The closing days of the Postal Service's 2010 fiscal year were among the most turbulent in recent postal history. Congress did not provide the organization relief from its $5.5 billion payment into the Retiree Health Benefit Fund. The Postal Regulatory Commission (PRC) denied the Postal Service's request for an exigent price increase. And the Postmaster General reported that the Postal Service faces the very real risk of running out of money in 2011.

For stakeholders, the last two weeks of September were like watching the World Series of poker. The Postal Service and the PRC were "all in" on the final hand, only it was stakeholder money sitting on the table. Fortunately for mailers, the PRC ruled against a price increase above the rate of inflation. Unfortunately for the Postal Service, it has no quick access to a large chunk of cash without legislative change.

The Postal Service could appeal the PRC decision, or it could file a new exigent case. But the most likely option is that the USPS will file for rate increases under the price cap, as the law allows. With inflation growing at only about 1.4%, the revenue the USPS can generate from CPI-based postage increases is small (by Postal Service standards).

Speaking to reporters in Washington after the PRC decision, PMG John E. Potter said the Postal Service felt compelled to file an exigent price increase because it was one of the few avenues available under the law. He noted all of the things the law requires:

--The USPS must prefund its retiree health obligations at an aggressive pace of more than $5 billion a year.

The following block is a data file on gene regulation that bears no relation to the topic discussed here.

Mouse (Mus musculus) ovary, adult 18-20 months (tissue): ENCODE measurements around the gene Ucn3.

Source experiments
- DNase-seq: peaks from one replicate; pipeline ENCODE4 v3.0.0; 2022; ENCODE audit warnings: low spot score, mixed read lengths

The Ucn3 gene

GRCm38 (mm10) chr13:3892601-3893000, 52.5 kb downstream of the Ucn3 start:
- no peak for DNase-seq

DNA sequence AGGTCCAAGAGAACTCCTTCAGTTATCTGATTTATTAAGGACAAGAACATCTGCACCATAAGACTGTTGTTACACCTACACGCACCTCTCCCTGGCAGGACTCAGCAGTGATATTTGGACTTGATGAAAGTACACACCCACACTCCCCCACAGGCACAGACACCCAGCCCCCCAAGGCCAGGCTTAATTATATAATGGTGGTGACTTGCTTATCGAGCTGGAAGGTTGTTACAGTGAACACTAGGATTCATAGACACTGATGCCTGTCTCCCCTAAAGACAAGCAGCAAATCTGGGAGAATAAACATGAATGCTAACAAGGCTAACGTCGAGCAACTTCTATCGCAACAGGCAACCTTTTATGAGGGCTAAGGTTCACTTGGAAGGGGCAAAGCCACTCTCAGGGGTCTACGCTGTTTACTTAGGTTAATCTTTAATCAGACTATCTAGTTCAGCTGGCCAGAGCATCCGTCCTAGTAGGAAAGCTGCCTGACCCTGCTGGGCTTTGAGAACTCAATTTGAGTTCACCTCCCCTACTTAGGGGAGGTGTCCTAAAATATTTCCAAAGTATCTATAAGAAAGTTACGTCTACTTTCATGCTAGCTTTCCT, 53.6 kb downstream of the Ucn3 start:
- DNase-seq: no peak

--Price increases on market-dominant products are capped at the rate of inflation, other than for extraordinary or exceptional circumstances.
--The Postal Service must deliver mail five days a week.
--The Postal Service can't offer non-postal services.

Of all of these requirements, five-day delivery and the prefunding of retiree health benefits have gotten the most attention. Five-day delivery is a political hot potato, with many lawmakers opposed to it, so it generates lots of news stories and headlines. As for the prefunding requirement, the Postal Service is the only federal agency required to prefund its retiree health benefits, and it must do so at an aggressive pace. In fact, if Congress had waived the payment for 2010, the USPS would have lost only $500 million for the year. This seems the most logical thing to reform first.
Non-postal services are becoming a bigger issue as the Postal Service's customers urge the organization to jump into the digital arena. This area of the law needs a fresh look.

But I would argue that the price-cap mechanism probably needs the most thoughtful study. I'm not arguing for or against the price cap and I'm certainly not saying we should abandon it because I do think the price cap puts pressure on the Postal Service to cut costs. I just believe that we need to keep the price cap open to study and occasional review.

As the PRC says in its recent decision in the exigent case, the price cap was the centerpiece of the 2006 Postal Accountability and Enhancement Act. It limits increases to the rate of inflation, "which ensures rate stability and predictability for the nation's mail users, and provides incentives for the Postal Service to reduce costs and operate efficiently."

But a recent study by the George Mason University School of Public Policy raises the question of whether a postal system in a declining volume mode - that is, one that is shrinking -- can survive without price increases above inflation. It's a fair question to ask, as the USPS predicts that mail volume will decline by another 20 billion pieces over the next decade. Many will argue that there are plenty of opportunities for the USPS to improve efficiencies, and they are correct. But it doesn't mean we dismiss some of the more controversial issues outright.

My larger point is that we don't have to think about "postal reform" the way we used to - in 30-year increments. Good public policy would have us studying and discussing all pieces of the law and making incremental changes as needed.